Removing sanctions would help Sudan’s political institutions mature, too. The deafening criticism of Khartoum by Washington accompanying US sanctions often crowds out civil society and government discourse on other important, but “˜normal’, policy issues. Agriculture reforms, for example. US private investment into southern Sudan, thus far stifled by reputation risk fears, would also surely grow strongly following the abolition of the sanctions.
Sure, Khartoum now has access to money from China and, since 2003, sizeable oil revenue, with public spending on the poor doubled twice in real terms since 2005. Even so, it’s not enough to quench the urgent backlog of basic development needs throughout Sudan like railways, rural feeder roads, and maternity clinics; projects that help strengthen nationhood.
Yes, Sudanese need to take responsibility for their own predicament. They, after all, are the ones killing each other. But playing catch-up in the global race for economic development to lift millions out of acute poverty – the underlying driver of Sudan’s history of internal conflicts – is hard enough: more so when isolated from a quarter of the world economy. No need for either presidential nominee to wait until the AU-UN peacekeeping force deploys fully in Darfur before lifting the US sanctions; that will take at least another year – if it happens at all. The future President Obama or President McCain must both put the removal of US sanctions from Sudan at the very top of the US foreign policy in-box tray. It’s not about punishing or rewarding the government of President Bashir, but about recognizing the severe price ordinary Sudanese and the challenge of building a modern nation-state both keep paying for US and de facto EU sanctions.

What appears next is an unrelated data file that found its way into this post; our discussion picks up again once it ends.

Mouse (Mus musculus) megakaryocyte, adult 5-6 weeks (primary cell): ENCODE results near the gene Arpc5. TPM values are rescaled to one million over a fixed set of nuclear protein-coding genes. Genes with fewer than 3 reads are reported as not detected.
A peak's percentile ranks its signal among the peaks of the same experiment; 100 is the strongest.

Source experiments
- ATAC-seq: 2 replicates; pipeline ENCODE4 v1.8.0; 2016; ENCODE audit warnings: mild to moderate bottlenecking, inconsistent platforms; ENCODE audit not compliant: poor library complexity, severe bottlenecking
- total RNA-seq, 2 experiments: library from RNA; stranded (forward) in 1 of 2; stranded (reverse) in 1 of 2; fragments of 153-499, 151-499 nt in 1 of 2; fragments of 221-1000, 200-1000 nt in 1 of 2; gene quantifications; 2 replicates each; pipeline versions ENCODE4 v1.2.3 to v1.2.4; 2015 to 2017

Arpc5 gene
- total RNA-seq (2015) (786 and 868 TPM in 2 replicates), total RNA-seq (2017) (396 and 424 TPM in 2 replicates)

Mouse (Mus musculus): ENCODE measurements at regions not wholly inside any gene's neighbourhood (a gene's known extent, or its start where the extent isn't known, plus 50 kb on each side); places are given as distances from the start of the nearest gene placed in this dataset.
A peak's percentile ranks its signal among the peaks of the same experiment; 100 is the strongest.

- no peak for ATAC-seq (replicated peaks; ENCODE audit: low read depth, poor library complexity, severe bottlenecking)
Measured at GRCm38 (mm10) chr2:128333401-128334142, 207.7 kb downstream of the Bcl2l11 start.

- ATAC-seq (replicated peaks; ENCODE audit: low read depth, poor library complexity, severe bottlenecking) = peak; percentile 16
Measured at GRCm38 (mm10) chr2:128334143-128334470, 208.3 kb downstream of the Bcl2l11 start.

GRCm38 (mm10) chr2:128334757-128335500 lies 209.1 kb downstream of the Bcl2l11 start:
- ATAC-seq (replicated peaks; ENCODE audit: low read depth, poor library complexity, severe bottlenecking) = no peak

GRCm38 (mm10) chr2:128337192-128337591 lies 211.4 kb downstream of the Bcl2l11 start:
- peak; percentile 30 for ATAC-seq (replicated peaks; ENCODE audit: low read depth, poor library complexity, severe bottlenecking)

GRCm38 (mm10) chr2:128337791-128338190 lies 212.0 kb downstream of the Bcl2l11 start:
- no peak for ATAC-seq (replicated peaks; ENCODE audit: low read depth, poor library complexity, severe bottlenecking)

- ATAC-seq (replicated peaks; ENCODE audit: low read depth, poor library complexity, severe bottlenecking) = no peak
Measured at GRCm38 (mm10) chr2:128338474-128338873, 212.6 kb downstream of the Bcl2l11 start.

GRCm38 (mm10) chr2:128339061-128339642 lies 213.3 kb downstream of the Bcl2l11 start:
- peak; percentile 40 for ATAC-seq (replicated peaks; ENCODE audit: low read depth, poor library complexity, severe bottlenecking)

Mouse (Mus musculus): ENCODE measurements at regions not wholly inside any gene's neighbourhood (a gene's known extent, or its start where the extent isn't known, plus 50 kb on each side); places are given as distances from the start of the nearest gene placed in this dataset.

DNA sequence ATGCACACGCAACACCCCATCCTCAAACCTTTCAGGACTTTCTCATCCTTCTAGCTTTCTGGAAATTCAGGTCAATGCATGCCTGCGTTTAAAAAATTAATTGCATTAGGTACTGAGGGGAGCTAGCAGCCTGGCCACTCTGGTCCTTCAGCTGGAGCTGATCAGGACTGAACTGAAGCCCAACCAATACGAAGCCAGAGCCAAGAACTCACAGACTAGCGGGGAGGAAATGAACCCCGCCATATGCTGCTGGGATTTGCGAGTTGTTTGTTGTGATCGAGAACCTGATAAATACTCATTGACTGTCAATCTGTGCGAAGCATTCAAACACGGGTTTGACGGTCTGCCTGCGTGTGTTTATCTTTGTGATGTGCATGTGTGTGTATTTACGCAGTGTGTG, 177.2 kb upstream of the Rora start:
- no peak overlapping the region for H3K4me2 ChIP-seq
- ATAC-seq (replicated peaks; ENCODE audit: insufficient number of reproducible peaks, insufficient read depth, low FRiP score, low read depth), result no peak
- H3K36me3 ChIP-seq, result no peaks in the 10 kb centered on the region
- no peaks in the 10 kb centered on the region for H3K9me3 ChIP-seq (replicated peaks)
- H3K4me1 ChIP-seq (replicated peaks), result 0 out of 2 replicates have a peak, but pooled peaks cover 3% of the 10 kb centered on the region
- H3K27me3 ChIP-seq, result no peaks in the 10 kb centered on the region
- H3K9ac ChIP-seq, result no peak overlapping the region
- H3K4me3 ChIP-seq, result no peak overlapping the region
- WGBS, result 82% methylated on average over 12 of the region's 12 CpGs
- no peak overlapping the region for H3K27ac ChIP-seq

Sanctions “˜101′, US presidential hopefuls: collective economic punishment is never a smart way to win the hearts and minds of people. Sudanese deserve the right to turn the page about the north-south civil war and other conflicts and move on – as most have done – with the hugely challenging task of reconfiguring the Sudanese state as per the CPA. So, help change Sudan into the country its citizens want it to become, and Americans wish it could be. Lift US sanctions from Sudan, future Mister President, because the victims of Darfur – like all Sudanese – are victims of them too.
The author is an independent economic and political consultant from and based in El Fasher, Darfur.